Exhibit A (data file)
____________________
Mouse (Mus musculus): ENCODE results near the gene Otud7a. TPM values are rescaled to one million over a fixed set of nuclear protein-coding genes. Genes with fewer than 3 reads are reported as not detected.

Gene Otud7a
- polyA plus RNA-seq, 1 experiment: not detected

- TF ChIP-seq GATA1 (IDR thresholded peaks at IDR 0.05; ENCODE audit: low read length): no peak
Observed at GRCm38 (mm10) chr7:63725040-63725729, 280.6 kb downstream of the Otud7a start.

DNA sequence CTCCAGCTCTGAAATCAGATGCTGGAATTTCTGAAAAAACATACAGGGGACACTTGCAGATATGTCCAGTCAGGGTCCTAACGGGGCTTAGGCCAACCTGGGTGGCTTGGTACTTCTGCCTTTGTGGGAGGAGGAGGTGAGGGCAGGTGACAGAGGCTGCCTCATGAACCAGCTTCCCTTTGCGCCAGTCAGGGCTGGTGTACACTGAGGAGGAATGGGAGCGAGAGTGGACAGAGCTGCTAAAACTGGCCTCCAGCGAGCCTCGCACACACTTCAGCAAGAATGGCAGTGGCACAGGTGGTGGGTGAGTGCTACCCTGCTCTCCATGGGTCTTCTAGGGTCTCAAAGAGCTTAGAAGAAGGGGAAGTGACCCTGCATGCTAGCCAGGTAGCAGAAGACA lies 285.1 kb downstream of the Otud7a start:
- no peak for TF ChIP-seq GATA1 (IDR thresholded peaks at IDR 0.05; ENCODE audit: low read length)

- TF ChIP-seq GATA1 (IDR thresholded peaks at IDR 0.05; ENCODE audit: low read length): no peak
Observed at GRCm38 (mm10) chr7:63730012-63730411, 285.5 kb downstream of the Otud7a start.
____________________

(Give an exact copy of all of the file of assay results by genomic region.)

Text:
Mouse (Mus musculus): ENCODE results near the gene Otud7a. TPM values are rescaled to one million over a fixed set of nuclear protein-coding genes. Genes with fewer than 3 reads are reported as not detected.

Gene Otud7a
- polyA plus RNA-seq, 1 experiment: not detected

- TF ChIP-seq GATA1 (IDR thresholded peaks at IDR 0.05; ENCODE audit: low read length): no peak
Observed at GRCm38 (mm10) chr7:63725040-63725729, 280.6 kb downstream of the Otud7a start.

DNA sequence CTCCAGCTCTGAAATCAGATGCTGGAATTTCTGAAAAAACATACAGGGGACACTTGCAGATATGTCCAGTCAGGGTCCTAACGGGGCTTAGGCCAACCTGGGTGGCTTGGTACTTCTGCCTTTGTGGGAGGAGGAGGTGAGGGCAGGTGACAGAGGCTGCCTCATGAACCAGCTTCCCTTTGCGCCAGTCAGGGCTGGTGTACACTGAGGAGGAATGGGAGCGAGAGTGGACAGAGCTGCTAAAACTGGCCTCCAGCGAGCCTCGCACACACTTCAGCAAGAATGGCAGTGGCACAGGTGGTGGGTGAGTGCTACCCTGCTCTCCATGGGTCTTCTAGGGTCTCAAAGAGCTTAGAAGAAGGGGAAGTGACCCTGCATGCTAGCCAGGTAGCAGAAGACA lies 285.1 kb downstream of the Otud7a start:
- no peak for TF ChIP-seq GATA1 (IDR thresholded peaks at IDR 0.05; ENCODE audit: low read length)

- TF ChIP-seq GATA1 (IDR thresholded peaks at IDR 0.05; ENCODE audit: low read length): no peak
Observed at GRCm38 (mm10) chr7:63730012-63730411, 285.5 kb downstream of the Otud7a start.